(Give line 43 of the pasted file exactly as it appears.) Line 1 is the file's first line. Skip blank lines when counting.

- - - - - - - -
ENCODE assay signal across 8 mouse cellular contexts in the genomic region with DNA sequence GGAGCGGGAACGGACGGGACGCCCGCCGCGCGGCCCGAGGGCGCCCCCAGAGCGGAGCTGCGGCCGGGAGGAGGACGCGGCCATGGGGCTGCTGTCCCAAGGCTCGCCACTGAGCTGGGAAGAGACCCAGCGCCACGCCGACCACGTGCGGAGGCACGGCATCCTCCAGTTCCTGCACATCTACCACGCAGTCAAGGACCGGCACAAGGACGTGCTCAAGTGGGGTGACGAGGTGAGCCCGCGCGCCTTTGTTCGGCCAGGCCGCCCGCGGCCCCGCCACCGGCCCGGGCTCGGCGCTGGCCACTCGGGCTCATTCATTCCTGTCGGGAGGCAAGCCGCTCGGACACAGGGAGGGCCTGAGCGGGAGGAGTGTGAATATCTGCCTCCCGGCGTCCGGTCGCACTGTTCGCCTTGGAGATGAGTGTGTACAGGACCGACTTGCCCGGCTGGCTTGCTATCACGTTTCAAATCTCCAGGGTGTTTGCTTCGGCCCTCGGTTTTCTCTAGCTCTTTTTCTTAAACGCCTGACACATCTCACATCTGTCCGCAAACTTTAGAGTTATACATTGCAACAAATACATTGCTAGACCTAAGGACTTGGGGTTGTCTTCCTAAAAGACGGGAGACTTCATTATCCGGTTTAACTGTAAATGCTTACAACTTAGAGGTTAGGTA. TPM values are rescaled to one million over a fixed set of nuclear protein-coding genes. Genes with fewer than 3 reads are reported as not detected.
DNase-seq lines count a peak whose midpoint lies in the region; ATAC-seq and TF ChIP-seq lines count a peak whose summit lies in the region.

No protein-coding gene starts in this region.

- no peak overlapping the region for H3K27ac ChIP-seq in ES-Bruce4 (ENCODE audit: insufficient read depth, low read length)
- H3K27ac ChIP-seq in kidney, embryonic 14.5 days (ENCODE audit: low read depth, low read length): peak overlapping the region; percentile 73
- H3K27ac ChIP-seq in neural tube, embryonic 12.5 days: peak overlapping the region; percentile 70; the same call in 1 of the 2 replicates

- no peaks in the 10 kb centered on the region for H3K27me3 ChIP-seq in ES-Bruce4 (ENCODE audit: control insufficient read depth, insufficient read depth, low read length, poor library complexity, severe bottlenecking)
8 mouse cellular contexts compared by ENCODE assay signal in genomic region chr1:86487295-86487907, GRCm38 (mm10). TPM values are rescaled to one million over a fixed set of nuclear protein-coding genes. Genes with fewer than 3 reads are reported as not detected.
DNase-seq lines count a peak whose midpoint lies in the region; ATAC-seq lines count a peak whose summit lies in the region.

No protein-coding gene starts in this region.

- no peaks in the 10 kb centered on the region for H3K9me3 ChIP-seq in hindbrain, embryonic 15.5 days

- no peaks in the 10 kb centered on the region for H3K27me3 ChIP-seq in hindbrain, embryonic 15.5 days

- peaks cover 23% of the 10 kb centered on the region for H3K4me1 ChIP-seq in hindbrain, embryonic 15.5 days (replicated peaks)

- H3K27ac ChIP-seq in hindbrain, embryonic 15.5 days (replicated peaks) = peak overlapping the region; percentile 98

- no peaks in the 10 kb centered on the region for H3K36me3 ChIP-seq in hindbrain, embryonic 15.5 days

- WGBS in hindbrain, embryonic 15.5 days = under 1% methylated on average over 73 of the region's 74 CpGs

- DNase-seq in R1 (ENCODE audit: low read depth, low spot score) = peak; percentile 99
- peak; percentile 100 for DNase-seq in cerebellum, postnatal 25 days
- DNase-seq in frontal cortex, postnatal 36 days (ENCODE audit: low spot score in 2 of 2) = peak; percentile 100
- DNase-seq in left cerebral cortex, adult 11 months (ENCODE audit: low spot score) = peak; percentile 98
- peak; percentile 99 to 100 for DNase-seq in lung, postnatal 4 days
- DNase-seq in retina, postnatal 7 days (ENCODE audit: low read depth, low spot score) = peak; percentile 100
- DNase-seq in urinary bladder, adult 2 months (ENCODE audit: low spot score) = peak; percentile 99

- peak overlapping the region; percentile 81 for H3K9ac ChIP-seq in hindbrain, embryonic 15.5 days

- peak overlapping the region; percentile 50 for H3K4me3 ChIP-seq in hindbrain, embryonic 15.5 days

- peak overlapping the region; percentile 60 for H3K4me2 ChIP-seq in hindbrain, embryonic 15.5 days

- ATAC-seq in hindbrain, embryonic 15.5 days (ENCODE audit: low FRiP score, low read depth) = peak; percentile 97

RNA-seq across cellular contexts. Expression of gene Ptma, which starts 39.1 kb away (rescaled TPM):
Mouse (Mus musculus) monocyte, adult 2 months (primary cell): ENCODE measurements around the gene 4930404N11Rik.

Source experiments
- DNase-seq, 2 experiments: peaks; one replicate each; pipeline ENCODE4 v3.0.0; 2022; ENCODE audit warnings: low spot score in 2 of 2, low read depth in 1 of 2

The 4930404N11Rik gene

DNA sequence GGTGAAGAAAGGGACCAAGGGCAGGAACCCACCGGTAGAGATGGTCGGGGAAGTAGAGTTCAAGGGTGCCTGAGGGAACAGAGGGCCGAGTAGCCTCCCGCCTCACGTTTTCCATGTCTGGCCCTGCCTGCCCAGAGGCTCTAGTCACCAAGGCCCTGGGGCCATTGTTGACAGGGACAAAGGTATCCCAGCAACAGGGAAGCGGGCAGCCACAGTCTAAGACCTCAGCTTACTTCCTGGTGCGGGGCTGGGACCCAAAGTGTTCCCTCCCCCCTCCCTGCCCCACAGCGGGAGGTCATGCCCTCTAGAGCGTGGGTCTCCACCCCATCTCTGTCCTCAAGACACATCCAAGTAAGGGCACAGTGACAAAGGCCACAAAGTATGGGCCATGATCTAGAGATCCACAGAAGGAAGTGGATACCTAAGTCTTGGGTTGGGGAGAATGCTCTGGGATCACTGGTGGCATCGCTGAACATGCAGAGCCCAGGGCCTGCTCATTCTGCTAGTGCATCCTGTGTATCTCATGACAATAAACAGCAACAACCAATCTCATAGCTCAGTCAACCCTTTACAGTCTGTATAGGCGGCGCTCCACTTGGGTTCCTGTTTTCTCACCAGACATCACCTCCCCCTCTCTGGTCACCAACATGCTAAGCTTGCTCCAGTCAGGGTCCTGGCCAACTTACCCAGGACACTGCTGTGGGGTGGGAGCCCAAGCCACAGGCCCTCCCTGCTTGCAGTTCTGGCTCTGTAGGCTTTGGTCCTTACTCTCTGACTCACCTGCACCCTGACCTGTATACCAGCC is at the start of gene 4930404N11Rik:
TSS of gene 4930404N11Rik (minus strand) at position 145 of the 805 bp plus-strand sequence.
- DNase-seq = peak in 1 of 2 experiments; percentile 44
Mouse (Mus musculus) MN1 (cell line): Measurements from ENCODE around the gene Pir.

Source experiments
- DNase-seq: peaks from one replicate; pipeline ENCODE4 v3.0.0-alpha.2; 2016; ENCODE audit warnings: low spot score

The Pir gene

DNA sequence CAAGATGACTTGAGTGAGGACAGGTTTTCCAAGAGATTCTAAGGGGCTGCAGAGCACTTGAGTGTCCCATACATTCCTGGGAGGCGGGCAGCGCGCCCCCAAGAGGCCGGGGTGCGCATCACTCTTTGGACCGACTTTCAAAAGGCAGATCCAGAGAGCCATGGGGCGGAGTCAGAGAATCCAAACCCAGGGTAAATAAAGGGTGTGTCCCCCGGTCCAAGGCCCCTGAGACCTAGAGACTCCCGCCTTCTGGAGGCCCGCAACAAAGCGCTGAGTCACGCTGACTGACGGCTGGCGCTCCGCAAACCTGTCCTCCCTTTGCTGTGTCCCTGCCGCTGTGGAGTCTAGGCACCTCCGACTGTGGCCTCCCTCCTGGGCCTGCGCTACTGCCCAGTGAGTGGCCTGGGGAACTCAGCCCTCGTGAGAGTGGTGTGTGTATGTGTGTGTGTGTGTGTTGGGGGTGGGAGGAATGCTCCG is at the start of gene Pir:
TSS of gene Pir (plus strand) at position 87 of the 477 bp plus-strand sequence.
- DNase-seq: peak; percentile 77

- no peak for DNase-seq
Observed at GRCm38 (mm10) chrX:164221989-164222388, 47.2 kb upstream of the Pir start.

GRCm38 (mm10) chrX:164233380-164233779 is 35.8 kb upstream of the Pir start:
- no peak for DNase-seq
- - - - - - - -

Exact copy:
- no peak for DNase-seq